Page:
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Monday, April 30, 2012

Greg "Pappy" Boyington reunites with a Squadronmate (and I make a friend)

Larry Forand, USMC
On Saturday, 28 April, 2012, Shirl received a call that she had been dreading.  It came from Norma Forand in Florida, who reported the death of her husband, Larry.

Larry Forand had been Shirl's music teacher from the time she was nine years old through high school, in Westborough, Massachusetts.

Larry and Shirl had a special friendship, and it had grown over the years to involve all of our two families.  Larry and Marion, his first wife, lived in Ft. Lauderdale, Florida for most of the years that Shirl and I were raising our four kids .  So, Ft. L. became a regular stop on our family's winter vacations.  Each time we saw the Forands, we felt as close to them as if we saw them every day.  They were good people.  Then, in 1989, Marion died of cancer.

A few years later, Larry met and married Norma, and she became our new friend.  I sometimes thought she was a bit curious about the close relationship between Shirl and Larry, but she came to see that it was nothing she had to worry about.  They were simply two simpatico souls with similar values, kind hearts, and a shared sense of humor about the absurdities of the world.

Larry has been fading for the past several years, and at 88, his ailments finally took him from us.

After receiving Norma's call, which reported that Larry would be buried in the Lake Worth National Cemetery today with full military honors, since he had been in the U.S. Marines in WWII.  Larry served on Guadalcanal, and in an aviation support company for the F4U Corsairs of VMF214 ("The Black Sheep Squadron") in the Solomon Islands, under the command of Major Greg "Pappy" Boyington.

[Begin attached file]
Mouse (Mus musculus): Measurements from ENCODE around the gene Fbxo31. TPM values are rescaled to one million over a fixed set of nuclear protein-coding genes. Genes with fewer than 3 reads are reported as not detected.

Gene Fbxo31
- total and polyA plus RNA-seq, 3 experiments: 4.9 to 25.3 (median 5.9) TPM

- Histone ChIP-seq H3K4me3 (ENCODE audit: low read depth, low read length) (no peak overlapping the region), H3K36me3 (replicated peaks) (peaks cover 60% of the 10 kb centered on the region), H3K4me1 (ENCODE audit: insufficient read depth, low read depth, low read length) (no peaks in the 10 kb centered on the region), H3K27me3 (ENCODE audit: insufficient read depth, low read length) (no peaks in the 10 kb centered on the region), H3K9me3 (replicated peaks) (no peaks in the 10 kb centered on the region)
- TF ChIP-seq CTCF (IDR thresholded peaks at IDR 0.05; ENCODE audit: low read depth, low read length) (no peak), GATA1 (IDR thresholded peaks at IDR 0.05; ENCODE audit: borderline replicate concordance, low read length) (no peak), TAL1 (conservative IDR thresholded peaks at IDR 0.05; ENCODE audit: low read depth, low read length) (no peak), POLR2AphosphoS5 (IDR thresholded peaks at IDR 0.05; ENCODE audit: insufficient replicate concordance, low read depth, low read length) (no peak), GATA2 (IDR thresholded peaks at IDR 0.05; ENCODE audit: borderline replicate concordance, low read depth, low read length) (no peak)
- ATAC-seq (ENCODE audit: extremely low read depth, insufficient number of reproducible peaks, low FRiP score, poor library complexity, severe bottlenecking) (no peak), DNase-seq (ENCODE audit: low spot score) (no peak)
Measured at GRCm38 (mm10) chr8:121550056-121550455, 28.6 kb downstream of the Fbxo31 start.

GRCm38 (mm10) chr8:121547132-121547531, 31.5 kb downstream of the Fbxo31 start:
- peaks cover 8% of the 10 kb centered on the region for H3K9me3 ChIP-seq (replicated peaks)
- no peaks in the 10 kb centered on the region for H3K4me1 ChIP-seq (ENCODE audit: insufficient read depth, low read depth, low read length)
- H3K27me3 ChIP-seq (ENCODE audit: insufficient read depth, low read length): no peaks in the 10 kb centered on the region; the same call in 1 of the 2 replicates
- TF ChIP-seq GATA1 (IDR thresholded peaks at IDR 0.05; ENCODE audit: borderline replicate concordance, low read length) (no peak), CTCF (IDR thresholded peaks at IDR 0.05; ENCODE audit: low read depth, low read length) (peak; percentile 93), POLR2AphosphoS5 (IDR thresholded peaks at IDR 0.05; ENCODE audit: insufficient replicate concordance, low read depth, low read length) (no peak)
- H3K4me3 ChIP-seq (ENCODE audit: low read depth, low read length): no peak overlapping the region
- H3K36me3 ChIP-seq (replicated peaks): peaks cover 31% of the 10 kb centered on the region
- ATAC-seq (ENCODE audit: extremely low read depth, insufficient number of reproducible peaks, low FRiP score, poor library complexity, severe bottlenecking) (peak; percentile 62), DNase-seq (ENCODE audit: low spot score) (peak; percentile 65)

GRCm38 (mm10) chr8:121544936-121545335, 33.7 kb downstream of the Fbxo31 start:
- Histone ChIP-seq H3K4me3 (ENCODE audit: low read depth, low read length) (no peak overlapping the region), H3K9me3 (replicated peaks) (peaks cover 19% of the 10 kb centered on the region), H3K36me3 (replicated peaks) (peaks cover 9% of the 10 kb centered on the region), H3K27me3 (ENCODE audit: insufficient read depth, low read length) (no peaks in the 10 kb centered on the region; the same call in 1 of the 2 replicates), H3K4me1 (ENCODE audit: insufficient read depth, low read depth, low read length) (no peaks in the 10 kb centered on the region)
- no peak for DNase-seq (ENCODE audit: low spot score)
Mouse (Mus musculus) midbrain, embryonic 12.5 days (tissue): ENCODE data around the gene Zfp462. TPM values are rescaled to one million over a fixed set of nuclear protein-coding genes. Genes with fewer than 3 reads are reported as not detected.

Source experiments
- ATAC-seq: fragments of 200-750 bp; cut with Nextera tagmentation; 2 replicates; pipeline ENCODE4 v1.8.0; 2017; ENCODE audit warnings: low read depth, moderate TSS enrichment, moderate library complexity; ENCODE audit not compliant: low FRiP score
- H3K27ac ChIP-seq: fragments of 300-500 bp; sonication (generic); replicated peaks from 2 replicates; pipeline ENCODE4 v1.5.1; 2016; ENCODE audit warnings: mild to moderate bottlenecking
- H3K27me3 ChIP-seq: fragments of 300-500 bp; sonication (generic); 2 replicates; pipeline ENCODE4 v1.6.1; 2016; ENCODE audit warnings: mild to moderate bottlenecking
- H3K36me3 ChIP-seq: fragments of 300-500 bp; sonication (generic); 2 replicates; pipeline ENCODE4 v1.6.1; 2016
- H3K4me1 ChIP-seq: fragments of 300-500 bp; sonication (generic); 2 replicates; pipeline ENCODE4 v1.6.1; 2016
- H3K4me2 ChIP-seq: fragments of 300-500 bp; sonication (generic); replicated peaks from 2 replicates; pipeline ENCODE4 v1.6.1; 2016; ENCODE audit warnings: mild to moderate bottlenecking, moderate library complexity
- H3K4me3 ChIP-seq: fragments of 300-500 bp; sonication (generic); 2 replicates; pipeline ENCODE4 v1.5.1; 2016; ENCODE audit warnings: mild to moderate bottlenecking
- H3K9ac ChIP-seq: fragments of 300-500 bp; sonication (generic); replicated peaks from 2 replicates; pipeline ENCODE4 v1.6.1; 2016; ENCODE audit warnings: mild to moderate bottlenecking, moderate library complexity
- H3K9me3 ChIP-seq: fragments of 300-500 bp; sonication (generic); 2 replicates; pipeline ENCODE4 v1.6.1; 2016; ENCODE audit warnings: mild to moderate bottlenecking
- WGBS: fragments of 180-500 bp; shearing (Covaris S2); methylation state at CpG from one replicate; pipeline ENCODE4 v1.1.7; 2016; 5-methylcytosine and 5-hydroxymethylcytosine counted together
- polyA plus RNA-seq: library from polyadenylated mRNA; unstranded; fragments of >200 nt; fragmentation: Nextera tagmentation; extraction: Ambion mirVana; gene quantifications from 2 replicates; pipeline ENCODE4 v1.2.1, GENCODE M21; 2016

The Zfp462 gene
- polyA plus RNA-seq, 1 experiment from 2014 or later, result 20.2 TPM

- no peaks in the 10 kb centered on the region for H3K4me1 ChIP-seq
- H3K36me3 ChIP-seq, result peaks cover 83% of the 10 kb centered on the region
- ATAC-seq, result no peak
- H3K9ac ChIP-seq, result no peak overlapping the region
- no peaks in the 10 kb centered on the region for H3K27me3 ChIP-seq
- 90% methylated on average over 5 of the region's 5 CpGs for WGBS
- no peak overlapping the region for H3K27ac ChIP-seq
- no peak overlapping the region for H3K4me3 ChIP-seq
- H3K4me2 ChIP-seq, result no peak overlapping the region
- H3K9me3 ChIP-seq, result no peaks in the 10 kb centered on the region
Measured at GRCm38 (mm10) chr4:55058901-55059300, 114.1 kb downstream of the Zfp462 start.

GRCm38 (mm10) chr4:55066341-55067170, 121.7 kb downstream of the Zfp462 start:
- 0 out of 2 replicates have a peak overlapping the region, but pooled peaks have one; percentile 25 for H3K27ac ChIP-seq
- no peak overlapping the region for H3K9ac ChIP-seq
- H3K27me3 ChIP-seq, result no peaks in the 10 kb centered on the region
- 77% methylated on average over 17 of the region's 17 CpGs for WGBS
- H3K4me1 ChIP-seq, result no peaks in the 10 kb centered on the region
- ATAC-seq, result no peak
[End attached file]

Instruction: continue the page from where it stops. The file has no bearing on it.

Shirl and I discussed whether we, or she, should make a trip to be in attendance at the burial ceremony.  As I have responsibilities today at the University, and as I had committed to attending a WWII submariner's funeral in Vermont yesterday, Shirl decided to fly down alone, to rent a car, and to attend Larry's service at Lake Worth.  Kindly, our friend Alexandra Mutiu volunteered to drive Shirl to the Manchester Airport late Sunday morning for her afternoon flight.

So yesterday, I donned my warm jacket (chilly, windy day), and rode to rendezvous with some fellow Patriot Guard Riders (NH PGR) at the McDonald's in Hillsborough, from which we would travel as a group to Bellows Falls, Vermont to stand in a flag line at the Larsen funeral there.  In the parking lot at McDonald's a Harley rider arrived, towing a wooden micro-camper trailer behind his bike. It was a home-designed, self-built rig, and its owner introduced himself as Merlin Bianco of San Francisco.  His rig had California license plates, so I invited him to "Hotel New Hampshire" for the night, if he needed a place to "crash," and was willing to ride another two hours north after the funeral.

Merlin said, "Is there a shower?"  I said, "Of course!"  He said, "Then I accept."